On appeal, Wheat First contends that the trial court erroneously denied its motion to compel arbitration because the arbitration agreement under the Cates’ securities agreement did not terminate upon Grace Cates’ death. We disagree.
Securities brokerage agreements, such as the Cates’ securities agreement, constitute contracts “evidencing a transaction involving commerce.” 9 U.S.C. § 2; see PaineWebber Inc. v. Elahi, 87 F.3d 589 (1st Cir.1996). Thus, the Federal Arbitration Act preemptively determines the application of arbitration clauses in securities brokerage agreements. See 9 U.S.C. § 2 of the Federal Arbitration Act, (stating that “[a] written provision in … a contract evidencing a transaction involving commerce to settle by arbitration a controversy thereafter arising out of such contract or transaction, or the refusal to perform the whole or any part thereof, or an agreement in writing to submit to arbitration an existing controversy arising out of such a contract, transaction, or refusal, shall be valid, irrevocable, and enforceable, save upon such grounds as exist at law or in equity for the revocation of any contract.”); see also Hendrick v. Brown & Root, Inc., 50 F.Supp.2d 527, 531-32 (E.D.Va.1999) (stating that “by its terms the [Federal Arbitration Act] requires the enforcement of arbitration agreements that: (1) are part of a written contract between the parties if the contract or transaction involves interstate commerce; (2) cover the particular dispute at issue; and (3) are valid under general principles of contract law.”); Morrison v. Colorado Permanente Medical Group, P.C., 983 F.Supp. 937, 943 (D.Col.1997) (stating that by “enacting § 2, … Congress precluded States from singling out arbitration provisions for suspect status requiring instead that such provisions be placed upon the same footing as other contracts.”).
In determining the validity of the arbitration clause in the Cates’ securities agreement, issues concerning the arbitrability of the clause are governed by federal law. See PaineWebber, 87 F.3d at 593; Glass v. Kidder Peabody & Co., Inc., 114 F.3d 446, 452 (4th Cir.1997) (holding that federal law for those issues concerning the arbitrability of such agreements governs arbitration agreements covered by the Federal Arbitration). However, state law generally governs issues concerning the validity, revocability, and enforcement of arbitration agreements. See Doctor’s Associates, Inc. v. Casarotto, 517 U.S. 681, 116 S.Ct. 1652, 134 L.Ed.2d 902 (1996) (holding that generally applicable contract defenses, such as fraud, duress or unconscionability, may be applied to invalidate arbitration agreements without contravening the Federal Arbitration Act).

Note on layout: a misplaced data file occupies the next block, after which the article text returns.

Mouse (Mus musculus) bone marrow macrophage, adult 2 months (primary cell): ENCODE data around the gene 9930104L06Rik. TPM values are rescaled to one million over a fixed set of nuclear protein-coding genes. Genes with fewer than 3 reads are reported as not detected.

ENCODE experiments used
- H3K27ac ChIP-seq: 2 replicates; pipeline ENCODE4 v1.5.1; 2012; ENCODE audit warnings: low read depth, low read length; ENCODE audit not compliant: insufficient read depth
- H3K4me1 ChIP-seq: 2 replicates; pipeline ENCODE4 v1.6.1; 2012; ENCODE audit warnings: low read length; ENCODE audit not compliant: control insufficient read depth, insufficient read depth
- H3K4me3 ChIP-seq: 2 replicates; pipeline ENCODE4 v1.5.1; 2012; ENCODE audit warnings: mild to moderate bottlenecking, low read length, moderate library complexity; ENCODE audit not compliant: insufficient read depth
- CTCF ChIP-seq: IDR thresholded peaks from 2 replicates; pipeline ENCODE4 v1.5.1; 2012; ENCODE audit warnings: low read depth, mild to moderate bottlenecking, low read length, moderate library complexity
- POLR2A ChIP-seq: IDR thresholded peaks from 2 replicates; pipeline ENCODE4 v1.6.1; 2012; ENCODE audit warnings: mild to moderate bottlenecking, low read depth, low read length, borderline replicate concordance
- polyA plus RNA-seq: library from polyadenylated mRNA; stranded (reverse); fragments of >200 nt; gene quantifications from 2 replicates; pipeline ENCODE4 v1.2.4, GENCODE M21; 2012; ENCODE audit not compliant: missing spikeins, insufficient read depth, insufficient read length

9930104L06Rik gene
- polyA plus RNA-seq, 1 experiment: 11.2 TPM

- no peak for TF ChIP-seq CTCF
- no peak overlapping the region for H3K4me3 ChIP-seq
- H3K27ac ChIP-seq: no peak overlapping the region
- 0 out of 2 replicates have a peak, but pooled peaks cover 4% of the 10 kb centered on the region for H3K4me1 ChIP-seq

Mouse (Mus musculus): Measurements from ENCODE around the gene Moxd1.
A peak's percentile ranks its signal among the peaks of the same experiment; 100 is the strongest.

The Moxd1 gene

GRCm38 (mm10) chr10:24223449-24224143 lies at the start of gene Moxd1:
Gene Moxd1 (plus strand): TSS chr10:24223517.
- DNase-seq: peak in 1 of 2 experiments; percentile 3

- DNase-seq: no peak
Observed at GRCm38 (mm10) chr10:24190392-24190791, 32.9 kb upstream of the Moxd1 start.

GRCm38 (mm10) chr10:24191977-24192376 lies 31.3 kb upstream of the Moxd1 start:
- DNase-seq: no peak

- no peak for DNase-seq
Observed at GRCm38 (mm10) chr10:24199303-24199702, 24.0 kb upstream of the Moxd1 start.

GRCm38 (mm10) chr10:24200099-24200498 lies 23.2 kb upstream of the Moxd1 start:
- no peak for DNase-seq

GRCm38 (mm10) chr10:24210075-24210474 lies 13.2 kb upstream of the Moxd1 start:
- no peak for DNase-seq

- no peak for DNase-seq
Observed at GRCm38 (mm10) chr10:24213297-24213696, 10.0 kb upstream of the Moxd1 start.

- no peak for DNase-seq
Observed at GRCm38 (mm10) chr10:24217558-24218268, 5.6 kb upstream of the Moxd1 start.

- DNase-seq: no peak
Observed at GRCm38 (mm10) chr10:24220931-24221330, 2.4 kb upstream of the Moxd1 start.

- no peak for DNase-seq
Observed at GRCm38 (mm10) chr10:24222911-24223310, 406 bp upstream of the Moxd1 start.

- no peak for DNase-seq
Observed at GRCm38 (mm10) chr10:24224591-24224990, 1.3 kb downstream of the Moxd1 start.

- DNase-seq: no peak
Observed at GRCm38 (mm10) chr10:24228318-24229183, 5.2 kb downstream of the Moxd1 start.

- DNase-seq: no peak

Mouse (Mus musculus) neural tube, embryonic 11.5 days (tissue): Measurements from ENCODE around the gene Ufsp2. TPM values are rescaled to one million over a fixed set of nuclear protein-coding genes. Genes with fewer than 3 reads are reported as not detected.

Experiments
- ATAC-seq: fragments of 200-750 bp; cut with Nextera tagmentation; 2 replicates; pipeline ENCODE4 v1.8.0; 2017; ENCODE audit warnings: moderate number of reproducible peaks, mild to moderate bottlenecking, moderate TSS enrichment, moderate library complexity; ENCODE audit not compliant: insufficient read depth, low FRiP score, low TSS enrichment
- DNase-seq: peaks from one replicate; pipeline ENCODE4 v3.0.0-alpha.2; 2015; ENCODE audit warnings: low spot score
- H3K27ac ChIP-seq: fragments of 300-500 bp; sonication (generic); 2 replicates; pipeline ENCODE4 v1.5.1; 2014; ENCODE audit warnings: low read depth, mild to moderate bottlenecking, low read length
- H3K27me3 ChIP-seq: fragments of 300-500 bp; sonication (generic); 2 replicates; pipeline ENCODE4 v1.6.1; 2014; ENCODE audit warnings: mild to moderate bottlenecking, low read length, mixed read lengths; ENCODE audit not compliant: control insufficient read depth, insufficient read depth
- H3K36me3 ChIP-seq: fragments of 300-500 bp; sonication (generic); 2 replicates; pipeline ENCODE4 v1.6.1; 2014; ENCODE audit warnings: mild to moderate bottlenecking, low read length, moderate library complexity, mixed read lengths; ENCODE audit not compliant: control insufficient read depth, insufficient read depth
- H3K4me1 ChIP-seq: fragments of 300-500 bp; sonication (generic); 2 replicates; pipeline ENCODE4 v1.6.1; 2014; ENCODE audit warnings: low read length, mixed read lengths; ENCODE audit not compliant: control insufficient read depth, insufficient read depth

In the subject case, the Cates’ securities agreement provides that the substantive law of Virginia applies:
JURISDICTION—This agreement and all transactions made in my account shall be governed by the laws of the Commonwealth of Virginia (regardless of the choice of law rules thereof).
In King v. Beale, 198 Va. 802, 96 S.E.2d 765 (1957), the Virginia Supreme Court addressed a strikingly similar issue to the one at hand—whether an arbitration clause survives the death of a party to the arbitration. In that case, the Virginia Supreme Court held that where the party had entered into a common-law arbitration agreement, the death of one party before the arbitrator’s award revoked the submission agreement and terminated the power and authority which that party had granted the arbitrator to enter an award. The Court noted:
[i]n case of the death of a party to an arbitration agreement, the agreement is revoked and the power of the arbitrator is terminated by operation of law upon the universally accepted principle that the death of a principal operates as an instantaneous and absolute revocation of the agent’s power or authority, unless the agency is coupled with an interest.
Id. at 770.
The arbitration agreement present in King, however, unlike the arbitration clause present in the instant case, was not covered by the Federal Arbitration Act. Thus, King is not binding on our determination; rather, the case provides guidance only to the extent that it emphasized the general principles of agency law.